If you think a nuclear war would be a good idea, or even if you don’t, you should read this book.
The atomic bomb was first used in warfare on the morning of August 6, 1945, when it was dropped from a high-altitude U.S. aircraft on the Japanese city of Hiroshima. The bomb was the culmination of several years of work by U.S. scientists, and many involved with the project weren’t even sure if it would work.
It worked. Hiroshima had a population of 245,000. About 100,000 died, and another 100,000 were injured (and most of them would suffer from varying degrees of radiation sickness for the rest of their lives). The blast destroyed everything at ground zero, and the shock waves and heat collapsed buildings and set fires for miles around. Three days later, since the first bomb apparently didn’t convince the Japanese Emperor to surrender, the Americans dropped an A-Bomb on Nagasaki. Apparently, that convinced the Emperor, and World War II ended.
American journalist John Hersey interviewed many of the survivors and published Hiroshima in 1946. Nearly 40 years later he returned to Japan to interview those still living and the relatives of those who were not, and he added a final chapter–The Aftermath–to a new edition of his book, published in 1985.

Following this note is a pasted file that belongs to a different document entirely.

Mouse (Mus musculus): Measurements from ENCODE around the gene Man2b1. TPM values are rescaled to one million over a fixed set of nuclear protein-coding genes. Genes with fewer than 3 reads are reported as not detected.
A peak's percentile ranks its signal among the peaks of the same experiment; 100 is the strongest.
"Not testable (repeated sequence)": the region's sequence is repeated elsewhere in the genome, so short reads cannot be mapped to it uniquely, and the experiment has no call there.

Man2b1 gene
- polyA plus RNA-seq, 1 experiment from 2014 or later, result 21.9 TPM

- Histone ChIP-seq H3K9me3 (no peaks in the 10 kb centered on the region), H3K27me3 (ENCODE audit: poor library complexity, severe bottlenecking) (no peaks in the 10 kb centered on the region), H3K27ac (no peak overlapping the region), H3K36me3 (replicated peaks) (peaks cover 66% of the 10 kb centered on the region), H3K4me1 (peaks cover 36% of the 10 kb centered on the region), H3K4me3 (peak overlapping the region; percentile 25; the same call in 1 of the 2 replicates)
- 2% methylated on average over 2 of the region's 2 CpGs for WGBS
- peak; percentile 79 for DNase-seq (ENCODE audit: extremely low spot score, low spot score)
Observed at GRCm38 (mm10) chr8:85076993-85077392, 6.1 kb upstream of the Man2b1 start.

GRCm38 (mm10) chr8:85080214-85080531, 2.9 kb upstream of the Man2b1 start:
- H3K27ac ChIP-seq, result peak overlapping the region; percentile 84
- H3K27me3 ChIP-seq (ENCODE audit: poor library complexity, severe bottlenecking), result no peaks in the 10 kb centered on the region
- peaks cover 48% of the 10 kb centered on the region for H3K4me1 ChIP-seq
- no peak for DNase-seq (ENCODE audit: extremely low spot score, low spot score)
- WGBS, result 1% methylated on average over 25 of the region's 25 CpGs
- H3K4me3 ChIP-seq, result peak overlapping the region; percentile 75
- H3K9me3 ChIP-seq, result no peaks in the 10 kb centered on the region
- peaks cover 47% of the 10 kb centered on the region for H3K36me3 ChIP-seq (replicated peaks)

Several things we must remember if we ever catch ourselves thinking that a nuclear war wouldn’t be so bad:
The Hiroshima bomb was a fart in the wind compared to the A-Bombs we have now; after seven decades of research and development, humankind has developed bombs a thousand times more destructive than that first feeble attempt, and today’s bombs don’t have to be dropped from airplanes–we have missiles now.
In 1945, the U.S. was the only country in possession of an A-Bomb; now there are many (the latest count, I believe, is 24), and if we start lobbing A-Bombs around, we are likely to piss off some of those countries who, in turn, will start lobbing A-Bombs around.
We have a president who, in a one-hour foreign policy briefing, allegedly asked three times why we shouldn’t use nuclear weapons, as long as we’ve got them.
If a full-scale or even a partial nuclear war breaks out, we won’t be able to watch it unfold on our TV’s, laptops or phones from the security of our comfy living rooms the way we can watch overseas wars now; the war will be brought home for us to experience in all of its fire and glory.